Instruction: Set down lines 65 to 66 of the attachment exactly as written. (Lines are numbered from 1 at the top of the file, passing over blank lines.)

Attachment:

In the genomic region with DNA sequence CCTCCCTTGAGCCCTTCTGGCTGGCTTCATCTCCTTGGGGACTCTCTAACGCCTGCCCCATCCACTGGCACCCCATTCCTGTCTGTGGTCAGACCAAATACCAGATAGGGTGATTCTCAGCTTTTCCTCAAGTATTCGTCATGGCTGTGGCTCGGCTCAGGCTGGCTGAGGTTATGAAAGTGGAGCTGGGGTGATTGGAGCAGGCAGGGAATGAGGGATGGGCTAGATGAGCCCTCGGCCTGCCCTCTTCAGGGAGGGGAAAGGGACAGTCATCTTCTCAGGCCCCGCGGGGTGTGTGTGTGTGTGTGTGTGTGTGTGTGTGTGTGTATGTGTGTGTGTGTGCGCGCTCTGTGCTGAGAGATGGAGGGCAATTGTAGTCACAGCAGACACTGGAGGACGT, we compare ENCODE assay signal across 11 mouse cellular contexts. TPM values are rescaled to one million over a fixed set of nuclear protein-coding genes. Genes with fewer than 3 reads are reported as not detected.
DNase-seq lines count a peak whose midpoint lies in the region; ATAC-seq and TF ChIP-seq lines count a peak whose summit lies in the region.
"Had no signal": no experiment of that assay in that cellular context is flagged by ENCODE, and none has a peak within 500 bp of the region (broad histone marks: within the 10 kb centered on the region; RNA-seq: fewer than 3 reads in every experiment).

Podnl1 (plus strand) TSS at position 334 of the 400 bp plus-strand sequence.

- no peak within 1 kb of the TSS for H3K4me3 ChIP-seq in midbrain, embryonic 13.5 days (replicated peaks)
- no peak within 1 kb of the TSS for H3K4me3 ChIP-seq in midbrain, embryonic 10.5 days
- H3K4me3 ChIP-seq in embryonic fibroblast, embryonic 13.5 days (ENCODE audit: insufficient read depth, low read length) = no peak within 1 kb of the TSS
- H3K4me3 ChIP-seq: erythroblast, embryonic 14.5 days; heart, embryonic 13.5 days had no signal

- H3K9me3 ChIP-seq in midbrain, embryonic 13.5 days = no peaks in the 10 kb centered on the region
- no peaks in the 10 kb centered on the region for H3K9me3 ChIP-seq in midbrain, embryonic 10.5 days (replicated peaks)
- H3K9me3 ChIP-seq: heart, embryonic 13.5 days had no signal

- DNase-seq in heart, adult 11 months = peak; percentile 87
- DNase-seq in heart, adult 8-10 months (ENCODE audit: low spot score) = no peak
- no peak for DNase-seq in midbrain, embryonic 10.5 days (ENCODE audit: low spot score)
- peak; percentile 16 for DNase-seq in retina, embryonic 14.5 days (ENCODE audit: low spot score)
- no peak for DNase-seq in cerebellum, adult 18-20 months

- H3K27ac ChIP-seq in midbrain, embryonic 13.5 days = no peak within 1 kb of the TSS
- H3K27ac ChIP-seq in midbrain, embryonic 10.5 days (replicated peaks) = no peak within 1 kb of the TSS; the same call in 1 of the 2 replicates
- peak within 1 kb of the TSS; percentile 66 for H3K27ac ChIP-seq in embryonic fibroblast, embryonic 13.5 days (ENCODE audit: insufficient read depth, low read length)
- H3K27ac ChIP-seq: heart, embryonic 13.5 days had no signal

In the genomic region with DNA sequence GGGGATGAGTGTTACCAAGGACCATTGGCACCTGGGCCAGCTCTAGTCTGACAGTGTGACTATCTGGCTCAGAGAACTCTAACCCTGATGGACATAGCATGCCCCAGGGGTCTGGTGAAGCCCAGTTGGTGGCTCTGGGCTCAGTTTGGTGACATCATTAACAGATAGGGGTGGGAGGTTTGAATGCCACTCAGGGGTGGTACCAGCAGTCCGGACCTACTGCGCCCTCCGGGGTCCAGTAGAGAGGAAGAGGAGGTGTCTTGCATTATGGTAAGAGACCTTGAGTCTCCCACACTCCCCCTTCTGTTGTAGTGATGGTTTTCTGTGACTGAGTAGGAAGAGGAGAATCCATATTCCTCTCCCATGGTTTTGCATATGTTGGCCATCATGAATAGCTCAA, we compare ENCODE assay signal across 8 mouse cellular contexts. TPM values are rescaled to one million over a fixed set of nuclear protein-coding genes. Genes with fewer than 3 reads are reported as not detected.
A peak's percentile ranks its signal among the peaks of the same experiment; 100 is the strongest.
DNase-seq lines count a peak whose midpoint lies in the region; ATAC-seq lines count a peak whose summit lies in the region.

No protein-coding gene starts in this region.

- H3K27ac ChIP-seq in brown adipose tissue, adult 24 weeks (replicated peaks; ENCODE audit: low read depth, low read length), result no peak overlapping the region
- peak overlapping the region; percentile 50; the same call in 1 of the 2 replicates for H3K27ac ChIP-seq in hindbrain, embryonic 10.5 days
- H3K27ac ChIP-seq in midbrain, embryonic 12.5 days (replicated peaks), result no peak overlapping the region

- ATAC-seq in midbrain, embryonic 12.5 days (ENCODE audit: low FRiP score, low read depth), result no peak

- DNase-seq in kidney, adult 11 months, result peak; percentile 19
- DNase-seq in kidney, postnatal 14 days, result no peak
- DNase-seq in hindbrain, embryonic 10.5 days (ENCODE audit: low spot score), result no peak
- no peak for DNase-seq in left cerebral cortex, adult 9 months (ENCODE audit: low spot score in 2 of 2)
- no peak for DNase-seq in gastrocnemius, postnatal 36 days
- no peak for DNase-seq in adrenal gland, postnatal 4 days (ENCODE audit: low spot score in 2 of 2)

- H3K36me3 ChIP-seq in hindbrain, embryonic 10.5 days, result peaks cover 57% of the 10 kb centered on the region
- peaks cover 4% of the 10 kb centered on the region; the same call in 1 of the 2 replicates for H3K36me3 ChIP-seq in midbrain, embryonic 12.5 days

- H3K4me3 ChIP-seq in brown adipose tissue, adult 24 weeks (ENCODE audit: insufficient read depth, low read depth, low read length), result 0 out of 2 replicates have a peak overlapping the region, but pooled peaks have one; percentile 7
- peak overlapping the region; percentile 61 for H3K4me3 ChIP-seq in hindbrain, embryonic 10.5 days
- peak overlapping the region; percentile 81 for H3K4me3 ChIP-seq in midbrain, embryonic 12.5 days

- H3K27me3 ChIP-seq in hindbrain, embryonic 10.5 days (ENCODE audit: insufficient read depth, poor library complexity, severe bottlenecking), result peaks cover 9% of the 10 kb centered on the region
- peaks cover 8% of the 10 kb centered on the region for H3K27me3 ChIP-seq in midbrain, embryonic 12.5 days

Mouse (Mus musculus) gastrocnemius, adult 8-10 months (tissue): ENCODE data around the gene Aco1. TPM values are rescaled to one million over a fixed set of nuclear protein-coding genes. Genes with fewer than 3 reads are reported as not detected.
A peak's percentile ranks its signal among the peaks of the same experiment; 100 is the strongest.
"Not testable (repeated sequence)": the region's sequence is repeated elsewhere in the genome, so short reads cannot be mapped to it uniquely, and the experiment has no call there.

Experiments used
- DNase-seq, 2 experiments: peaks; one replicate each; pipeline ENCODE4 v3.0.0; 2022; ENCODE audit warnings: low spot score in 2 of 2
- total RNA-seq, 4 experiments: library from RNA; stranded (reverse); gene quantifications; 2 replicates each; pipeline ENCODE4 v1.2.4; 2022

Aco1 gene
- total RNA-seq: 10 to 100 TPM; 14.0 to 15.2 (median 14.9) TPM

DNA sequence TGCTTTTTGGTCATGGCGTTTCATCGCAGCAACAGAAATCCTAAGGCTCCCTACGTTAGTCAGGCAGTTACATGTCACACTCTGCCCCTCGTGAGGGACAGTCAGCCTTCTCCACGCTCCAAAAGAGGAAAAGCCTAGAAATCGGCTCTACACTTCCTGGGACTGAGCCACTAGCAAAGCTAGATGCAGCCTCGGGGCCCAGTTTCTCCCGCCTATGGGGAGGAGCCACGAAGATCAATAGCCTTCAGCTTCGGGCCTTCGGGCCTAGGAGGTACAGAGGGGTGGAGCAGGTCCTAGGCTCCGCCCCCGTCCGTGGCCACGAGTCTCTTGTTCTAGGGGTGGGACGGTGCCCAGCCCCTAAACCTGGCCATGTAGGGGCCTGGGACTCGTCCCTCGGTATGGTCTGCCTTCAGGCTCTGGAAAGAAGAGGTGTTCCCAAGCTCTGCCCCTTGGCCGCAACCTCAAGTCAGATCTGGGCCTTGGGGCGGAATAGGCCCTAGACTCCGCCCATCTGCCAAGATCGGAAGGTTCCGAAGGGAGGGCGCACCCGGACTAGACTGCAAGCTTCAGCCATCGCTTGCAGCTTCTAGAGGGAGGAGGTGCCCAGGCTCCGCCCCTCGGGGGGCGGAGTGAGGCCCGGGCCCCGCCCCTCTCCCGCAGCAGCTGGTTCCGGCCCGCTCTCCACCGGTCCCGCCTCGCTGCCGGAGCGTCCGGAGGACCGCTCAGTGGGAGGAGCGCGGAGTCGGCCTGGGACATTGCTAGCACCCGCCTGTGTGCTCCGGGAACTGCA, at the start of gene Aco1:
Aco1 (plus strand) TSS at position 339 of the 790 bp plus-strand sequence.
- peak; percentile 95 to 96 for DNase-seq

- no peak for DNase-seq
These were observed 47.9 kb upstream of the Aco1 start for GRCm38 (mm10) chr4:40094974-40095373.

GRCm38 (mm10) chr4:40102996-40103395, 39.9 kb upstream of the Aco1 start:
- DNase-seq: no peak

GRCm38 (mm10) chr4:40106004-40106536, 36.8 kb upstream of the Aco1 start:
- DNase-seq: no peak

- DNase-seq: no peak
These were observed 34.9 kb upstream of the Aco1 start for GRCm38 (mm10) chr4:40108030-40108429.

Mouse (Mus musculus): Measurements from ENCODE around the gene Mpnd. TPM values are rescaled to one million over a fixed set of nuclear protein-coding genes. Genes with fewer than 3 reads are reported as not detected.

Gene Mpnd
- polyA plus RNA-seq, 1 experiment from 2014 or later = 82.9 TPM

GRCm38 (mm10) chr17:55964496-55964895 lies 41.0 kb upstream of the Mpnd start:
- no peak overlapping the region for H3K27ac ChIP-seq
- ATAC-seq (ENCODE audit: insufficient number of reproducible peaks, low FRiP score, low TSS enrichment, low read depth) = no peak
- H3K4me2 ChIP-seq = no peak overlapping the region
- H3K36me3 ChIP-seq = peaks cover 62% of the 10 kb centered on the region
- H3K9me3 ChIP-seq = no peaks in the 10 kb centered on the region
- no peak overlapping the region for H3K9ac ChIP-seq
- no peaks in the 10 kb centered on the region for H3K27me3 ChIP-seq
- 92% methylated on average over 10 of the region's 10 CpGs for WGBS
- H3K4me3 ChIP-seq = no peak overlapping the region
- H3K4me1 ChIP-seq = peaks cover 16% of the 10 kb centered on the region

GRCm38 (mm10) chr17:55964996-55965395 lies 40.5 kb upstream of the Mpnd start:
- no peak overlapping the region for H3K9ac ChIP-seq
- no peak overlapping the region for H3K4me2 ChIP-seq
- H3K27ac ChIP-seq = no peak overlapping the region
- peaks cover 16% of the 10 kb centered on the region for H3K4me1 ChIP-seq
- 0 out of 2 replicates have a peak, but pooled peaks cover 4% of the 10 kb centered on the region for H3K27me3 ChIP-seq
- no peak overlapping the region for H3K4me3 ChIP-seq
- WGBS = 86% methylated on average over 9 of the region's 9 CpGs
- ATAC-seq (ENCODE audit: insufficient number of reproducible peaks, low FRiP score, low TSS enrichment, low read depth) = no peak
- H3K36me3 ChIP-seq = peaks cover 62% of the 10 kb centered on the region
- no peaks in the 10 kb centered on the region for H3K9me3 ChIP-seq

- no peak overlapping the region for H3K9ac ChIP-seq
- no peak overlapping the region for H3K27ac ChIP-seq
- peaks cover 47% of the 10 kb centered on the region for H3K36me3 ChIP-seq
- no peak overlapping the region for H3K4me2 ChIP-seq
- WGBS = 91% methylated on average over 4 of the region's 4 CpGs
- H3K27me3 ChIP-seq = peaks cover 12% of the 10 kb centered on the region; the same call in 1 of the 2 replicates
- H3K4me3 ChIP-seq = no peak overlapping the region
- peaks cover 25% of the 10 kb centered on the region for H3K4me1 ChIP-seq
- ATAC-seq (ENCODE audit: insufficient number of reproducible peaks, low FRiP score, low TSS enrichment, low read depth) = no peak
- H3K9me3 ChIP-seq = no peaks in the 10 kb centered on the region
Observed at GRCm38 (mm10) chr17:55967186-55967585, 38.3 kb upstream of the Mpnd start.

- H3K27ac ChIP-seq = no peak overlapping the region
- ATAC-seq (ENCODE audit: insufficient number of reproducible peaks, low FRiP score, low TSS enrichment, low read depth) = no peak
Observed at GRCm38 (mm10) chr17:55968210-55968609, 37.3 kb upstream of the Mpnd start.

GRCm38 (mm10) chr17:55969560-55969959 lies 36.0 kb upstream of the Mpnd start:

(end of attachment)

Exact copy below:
- no peak overlapping the region for H3K27ac ChIP-seq
- ATAC-seq (ENCODE audit: insufficient number of reproducible peaks, low FRiP score, low TSS enrichment, low read depth) = no peak